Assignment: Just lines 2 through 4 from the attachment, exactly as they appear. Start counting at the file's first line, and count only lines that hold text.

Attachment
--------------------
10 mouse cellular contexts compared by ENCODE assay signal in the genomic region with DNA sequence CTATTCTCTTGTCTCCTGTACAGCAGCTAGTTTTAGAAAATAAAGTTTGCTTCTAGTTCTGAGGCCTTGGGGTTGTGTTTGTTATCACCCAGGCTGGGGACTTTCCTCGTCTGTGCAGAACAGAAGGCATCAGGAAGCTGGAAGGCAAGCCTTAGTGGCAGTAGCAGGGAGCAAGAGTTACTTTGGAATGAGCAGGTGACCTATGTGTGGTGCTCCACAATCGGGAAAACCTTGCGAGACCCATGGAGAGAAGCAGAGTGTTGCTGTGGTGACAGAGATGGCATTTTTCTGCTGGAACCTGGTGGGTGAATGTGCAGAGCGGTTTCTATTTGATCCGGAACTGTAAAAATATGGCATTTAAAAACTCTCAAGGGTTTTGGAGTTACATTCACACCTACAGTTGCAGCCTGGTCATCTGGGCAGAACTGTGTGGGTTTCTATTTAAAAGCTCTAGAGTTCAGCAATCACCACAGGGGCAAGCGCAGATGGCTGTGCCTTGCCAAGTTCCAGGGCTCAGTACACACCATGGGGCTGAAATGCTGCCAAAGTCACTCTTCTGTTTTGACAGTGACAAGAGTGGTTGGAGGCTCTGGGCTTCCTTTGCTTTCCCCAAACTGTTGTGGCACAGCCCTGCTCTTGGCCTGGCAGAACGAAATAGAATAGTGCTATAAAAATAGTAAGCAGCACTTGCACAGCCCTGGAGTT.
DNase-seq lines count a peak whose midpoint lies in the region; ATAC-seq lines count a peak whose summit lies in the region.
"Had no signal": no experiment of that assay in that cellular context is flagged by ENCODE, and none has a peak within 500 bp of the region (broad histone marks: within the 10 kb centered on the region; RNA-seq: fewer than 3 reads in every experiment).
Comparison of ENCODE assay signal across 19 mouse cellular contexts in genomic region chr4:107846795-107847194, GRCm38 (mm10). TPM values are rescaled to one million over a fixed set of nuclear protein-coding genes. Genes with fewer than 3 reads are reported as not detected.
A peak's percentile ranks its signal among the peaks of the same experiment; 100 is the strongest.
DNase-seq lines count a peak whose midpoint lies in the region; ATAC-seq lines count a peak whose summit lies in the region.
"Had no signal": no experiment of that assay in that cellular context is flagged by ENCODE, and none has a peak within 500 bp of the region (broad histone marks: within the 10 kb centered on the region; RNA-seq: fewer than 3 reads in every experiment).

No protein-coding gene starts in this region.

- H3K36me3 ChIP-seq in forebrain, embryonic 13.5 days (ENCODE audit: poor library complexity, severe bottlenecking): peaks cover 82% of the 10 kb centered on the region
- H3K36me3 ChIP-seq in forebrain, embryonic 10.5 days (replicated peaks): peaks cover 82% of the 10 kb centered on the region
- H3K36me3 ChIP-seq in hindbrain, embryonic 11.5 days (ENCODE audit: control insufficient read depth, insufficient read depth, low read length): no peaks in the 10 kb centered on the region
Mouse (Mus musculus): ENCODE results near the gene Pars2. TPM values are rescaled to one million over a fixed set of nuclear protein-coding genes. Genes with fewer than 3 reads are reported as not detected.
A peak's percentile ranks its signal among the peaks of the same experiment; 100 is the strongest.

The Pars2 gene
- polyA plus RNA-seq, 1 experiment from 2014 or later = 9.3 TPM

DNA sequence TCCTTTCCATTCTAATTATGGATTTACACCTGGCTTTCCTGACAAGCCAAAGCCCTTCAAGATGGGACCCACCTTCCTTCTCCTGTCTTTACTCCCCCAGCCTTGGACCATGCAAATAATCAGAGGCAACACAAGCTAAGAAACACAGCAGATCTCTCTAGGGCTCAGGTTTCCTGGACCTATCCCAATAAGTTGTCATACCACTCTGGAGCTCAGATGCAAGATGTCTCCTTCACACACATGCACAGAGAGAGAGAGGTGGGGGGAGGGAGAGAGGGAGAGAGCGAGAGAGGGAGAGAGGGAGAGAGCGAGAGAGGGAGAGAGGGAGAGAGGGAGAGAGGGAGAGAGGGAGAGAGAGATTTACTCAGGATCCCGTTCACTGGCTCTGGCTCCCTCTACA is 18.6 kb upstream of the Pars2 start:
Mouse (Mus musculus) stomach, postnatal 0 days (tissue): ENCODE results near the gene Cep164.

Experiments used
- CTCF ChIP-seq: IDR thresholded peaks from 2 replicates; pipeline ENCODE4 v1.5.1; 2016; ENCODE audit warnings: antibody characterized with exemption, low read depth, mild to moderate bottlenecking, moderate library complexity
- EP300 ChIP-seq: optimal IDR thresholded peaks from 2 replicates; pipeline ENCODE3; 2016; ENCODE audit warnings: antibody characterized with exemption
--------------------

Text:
DNase-seq lines count a peak whose midpoint lies in the region; ATAC-seq lines count a peak whose summit lies in the region.
"Had no signal": no experiment of that assay in that cellular context is flagged by ENCODE, and none has a peak within 500 bp of the region (broad histone marks: within the 10 kb centered on the region; RNA-seq: fewer than 3 reads in every experiment).
Comparison of ENCODE assay signal across 19 mouse cellular contexts in genomic region chr4:107846795-107847194, GRCm38 (mm10). TPM values are rescaled to one million over a fixed set of nuclear protein-coding genes. Genes with fewer than 3 reads are reported as not detected.